Pay cuts highlight unfair wealth distribution in the US

Gerald Sastra/ The Cougar

Gerald Sastra/ The Cougar

Recently, Renu Khator and the UH top athletic figures volunteered to have their pay cut by 10 percent for the next six months in order to help the University.

While it’s admirable of these people to give up some of their money, it shines a light on how impractical the wealth distribution in this country is.

If they can easily give up some money without consequences, it would make sense for the heads of colleges to be paid less so that the extra money could go to the University and its employees. 

It’s important to understand that most of the universities are taking pay cuts because of the loss in revenue from sports events. UH and other universities don’t really have any other option but to keep running; whether classes are online or in-person, faculty still have to get paid.

Looking at this from an efficiency point of view, this system doesn’t appear to be the most practical. When a national crisis happens such as COVID-19, CEOs and presidents of universities cut their own pay, or they watch operations in their institution shut down. 

Renu Khator earns over a million dollars a year while the basketball and football coaches both make over three million a year. A 10 percent cut from each will barely make a dent in their lifestyles. 

If it meant that workers would be able to have some cushion and security in the likelihood of a national crisis, then maybe university presidents and other top paid employees should have their pay lowered by 10 percent all the time. 

While a pandemic is not something that happens all the time, economic problems unfortunately do. It was only twelve years ago that we had the Great Recession of 2008. 

Inevitably, we will have another economic crisis and it may be useful to disperse more wealth into the UH staff and faculty than have it concentrated among a few individuals, especially with the growing wealth gap in the U.S

Skip the step of lowering our president’s and coaches’ salary when a crisis happens and just put that money into the University already. 

Even if a national crisis doesn’t happen, why shouldn’t there be more money put into the University? A 10 percent pay cut to millions of dollars would not affect these people very much.

If they invested a portion of their salaries into the University, we could pay our janitorial staff more, cheapen tuition and overall put the money towards what the University wants.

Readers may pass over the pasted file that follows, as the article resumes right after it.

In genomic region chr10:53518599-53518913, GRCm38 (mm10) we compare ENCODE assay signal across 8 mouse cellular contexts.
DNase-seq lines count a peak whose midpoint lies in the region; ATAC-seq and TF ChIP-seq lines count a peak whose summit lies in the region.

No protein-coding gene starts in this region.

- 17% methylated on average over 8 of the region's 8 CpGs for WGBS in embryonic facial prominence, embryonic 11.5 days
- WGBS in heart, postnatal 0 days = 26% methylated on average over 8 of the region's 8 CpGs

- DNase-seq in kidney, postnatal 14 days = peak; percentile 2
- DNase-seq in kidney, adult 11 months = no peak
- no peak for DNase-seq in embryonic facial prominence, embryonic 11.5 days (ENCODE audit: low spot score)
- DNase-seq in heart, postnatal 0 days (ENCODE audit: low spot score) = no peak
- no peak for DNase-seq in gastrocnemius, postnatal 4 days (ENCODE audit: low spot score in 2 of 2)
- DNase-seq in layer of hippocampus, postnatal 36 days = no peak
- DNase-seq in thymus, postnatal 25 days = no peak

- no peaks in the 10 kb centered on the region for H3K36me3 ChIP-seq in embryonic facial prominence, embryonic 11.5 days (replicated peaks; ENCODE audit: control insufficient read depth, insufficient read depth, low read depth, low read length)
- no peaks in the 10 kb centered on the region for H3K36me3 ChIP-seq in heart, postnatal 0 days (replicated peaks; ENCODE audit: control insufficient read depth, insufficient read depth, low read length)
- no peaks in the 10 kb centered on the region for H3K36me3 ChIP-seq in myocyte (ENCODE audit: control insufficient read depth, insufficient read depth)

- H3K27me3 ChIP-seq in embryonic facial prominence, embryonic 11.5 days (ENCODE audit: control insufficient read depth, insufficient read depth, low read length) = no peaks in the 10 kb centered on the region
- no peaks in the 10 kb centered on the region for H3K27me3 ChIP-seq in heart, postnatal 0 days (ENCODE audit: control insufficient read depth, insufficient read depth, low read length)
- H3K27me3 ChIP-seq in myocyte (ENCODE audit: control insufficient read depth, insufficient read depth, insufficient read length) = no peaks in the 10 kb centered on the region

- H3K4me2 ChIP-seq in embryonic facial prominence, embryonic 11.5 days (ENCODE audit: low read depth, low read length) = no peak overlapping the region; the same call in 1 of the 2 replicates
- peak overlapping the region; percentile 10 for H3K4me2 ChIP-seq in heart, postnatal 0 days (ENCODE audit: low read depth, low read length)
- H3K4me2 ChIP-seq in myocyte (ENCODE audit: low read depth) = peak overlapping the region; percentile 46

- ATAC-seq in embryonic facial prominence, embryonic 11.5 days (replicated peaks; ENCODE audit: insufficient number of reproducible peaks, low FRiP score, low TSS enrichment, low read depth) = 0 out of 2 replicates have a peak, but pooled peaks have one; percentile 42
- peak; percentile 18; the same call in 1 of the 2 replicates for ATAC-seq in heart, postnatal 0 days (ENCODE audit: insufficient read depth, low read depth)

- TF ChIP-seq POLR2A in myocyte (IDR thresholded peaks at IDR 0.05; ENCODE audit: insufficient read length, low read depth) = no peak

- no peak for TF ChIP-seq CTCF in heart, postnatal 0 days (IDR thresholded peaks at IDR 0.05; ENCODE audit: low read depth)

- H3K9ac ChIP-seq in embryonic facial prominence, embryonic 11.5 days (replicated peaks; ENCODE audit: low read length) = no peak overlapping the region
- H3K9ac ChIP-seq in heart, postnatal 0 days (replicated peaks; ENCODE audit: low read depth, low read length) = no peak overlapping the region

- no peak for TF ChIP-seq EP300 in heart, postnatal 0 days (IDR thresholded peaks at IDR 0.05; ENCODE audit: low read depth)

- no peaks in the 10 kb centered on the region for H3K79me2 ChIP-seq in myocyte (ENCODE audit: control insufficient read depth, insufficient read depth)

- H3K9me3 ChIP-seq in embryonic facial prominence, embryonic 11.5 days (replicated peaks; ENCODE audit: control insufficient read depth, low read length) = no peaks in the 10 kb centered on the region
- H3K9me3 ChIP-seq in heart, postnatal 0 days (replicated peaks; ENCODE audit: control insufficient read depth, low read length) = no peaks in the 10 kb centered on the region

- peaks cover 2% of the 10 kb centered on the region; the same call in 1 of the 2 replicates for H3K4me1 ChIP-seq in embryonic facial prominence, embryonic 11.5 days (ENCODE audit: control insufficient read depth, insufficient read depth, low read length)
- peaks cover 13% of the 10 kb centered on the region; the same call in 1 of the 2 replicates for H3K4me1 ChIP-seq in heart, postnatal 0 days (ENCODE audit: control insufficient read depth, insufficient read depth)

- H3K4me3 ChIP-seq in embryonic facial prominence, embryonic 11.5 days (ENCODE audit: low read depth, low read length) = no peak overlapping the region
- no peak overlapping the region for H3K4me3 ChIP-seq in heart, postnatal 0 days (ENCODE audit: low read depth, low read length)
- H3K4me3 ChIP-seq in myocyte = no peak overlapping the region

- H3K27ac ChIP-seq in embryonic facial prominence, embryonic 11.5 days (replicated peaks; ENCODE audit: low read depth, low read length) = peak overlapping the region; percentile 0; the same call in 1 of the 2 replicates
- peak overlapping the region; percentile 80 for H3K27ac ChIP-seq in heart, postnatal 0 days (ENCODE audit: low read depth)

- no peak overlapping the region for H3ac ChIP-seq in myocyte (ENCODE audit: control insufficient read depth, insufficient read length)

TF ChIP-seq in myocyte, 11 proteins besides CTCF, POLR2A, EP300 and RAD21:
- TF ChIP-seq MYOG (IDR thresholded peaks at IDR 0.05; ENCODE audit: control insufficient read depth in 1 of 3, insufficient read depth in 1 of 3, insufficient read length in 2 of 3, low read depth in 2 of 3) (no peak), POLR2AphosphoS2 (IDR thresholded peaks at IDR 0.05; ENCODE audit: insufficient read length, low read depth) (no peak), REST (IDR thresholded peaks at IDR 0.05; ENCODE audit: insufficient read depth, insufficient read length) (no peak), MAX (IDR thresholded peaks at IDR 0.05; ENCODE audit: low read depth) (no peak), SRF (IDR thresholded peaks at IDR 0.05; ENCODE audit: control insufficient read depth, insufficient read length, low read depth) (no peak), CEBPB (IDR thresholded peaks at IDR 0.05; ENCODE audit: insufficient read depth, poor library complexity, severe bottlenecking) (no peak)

We could have more money for green initiatives on campus such as building more eco-friendly buildings like Cougar Woods and more green spaces on campus. There are always uses for money on campus. 

There is, of course, the fact that coaches get paid so much because of the University wanting certain coaches in order to attract certain players and to whip their team into shape so that they can win games.

There’s always a high demand for coaches, so naturally they get higher salaries. This is a feature of capitalism, but that doesn’t change the fact that the money could be used for better things. 

I am not saying that Khator and our coaches don’t deserve good pay. Khator especially has done a lot for our school.

She has guided UH into receiving Tier One status, improved graduation rates, increased the University’s involvement in the Houston community and has countless other accomplishments. 

She clearly is one of the top paid public university Presidents in this country for a reason. 

However, it’s important to question whether or not the people that are in charge, the people who benefit from our money, should have it. 

We should always question where the money goes and what it could be used for, especially with the growing wealth gap in this country that has been lengthened by COVID-19. 

With no disrespect to our President and coaches, their salary should be lessened and used to help students, staff, faculty and the University as a whole. 

Anna Baker is an English sophomore who can be reached at [email protected] 

Leave a Comment